Cruddy shots BUT a life bird for me, and American Pipit! No wonder I have yet to find these guys in Brooklyn, they are the same color as the ground they walk on. 

This individual looks like it going through a molt, looks a bit raggedy.

Favorite part of the pipit... the walk, that tail bobbing is too cute! Some birds we saw it was important to not only see them and their colors, shape, etc-- but to notice unique behaviors, like the tail bob/tail twerk. While I had my peterson app on my phone, I still had a hard time in the field with my western birds.

Golden mantled squirrel feasting on flowers, YUM!

So, like a rectangle is a square, but a square not a rectangle.... a chipmunk is a squirrel, but a squirrel is not (always) a chipmunk. Chipmunks are recognized by facial stripes, and they are indeed a type of ground squirrel. This species can thrive in a variety of habitats including those not alpine.

We saw a lot of this plant, weird and beautiful, upon entering the gift shop did I learn that this is bear grass.

Bear grass is not grass (closer related to lilies) and really has nothing to do with bears. Generally in the park it blooms in large numbers every 5-10 years. This we were told was a good year for bear grass. Many folks say the plant only blooms every 5-7 years, but in this article, it explains really- the blooms are more prolific when certain conditions exists for that to happen.

A very worn and old Painted Lady Butterfly!

A lot of this in bloom, fireweed. This plant gets its name for its ability to colonize and carpet areas just after a fire. They are beautiful in turning the meadows purple in their abundance.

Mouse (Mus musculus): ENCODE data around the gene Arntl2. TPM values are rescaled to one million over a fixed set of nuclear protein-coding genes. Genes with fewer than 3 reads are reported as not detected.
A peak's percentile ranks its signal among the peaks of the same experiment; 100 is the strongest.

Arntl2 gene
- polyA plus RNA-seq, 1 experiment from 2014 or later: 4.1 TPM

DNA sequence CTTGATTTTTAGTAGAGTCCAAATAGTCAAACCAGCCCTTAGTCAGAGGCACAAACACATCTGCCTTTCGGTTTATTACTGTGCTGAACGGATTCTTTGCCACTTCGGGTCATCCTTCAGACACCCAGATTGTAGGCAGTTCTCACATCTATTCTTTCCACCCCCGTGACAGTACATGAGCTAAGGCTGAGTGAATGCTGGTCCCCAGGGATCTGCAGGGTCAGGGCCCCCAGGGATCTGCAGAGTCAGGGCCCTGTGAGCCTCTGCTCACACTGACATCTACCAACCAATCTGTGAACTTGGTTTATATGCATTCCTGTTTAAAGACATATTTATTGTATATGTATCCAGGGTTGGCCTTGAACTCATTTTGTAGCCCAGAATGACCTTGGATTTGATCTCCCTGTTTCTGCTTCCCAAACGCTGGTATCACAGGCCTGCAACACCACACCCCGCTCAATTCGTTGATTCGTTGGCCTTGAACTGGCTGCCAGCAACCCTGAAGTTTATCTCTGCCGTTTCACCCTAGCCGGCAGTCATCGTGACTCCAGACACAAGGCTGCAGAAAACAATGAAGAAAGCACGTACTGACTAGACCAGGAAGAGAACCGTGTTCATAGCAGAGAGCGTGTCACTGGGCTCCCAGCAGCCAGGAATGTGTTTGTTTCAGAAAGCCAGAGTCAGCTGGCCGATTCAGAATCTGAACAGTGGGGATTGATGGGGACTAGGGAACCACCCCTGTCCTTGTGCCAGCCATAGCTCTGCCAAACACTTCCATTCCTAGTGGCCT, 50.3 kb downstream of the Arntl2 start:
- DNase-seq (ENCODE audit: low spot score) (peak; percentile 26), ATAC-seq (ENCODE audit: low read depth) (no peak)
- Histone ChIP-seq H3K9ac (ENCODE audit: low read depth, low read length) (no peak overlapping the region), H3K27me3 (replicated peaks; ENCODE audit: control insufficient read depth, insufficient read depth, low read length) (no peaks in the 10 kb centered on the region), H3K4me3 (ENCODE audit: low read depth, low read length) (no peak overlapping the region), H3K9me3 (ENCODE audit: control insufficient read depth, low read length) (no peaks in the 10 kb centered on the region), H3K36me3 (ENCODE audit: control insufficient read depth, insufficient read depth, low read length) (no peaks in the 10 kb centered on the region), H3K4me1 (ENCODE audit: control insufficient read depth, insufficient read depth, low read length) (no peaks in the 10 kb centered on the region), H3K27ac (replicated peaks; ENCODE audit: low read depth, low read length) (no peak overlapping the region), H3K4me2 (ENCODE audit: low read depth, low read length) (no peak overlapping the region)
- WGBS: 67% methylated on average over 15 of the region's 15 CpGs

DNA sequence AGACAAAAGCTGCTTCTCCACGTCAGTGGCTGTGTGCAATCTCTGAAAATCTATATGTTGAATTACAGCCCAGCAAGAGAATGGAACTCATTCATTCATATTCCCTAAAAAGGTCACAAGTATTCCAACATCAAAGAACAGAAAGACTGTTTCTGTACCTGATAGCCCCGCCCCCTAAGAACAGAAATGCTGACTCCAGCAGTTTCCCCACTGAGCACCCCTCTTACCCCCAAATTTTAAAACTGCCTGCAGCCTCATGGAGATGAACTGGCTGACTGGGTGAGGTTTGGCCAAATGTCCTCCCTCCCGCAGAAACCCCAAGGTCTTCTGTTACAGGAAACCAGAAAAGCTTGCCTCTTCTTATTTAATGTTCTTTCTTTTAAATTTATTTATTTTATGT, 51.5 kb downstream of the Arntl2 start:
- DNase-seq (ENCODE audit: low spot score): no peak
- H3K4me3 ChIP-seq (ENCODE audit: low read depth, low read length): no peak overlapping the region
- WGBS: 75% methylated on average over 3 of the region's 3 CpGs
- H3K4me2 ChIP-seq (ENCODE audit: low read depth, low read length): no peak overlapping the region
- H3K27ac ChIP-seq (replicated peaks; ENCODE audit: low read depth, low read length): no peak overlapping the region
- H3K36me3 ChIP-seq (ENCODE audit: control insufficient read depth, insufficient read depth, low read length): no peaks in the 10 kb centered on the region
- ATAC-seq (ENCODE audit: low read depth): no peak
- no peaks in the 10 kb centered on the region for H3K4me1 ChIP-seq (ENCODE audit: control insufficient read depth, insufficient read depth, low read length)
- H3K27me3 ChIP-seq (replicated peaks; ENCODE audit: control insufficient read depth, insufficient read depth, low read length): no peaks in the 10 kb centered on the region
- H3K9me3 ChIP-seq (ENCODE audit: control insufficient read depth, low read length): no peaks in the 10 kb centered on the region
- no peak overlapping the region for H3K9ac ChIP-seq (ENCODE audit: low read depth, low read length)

A pine siskin on some more bear grass.

A few columbine flowers were on the hidden lake trail, not nearly as big as the ones growing in Colorado where I was last summer.

A tough one- But I am pretty darn sure this is an Edith's Checkerspot, after much asking and hinting by my butterfly expert contact, they cued me into checking out the checkerspots. This species is a western butterfly I would not encounter on the East coast.

The bear grass does not get old! None of the park does!

Remember those goats from the start of this hike? Oh they came down trail-side!

This one sat doing dome R & R, rest and regurgitation, chewing its cud. Close up you could watch all the magic of that food bolus coming up, being processed and heading down for the next part of its digestion journey. Soon after another bolus comes up.

The other mountain goat seems to have not yet had its fill, still grazing the lush plants along the trails.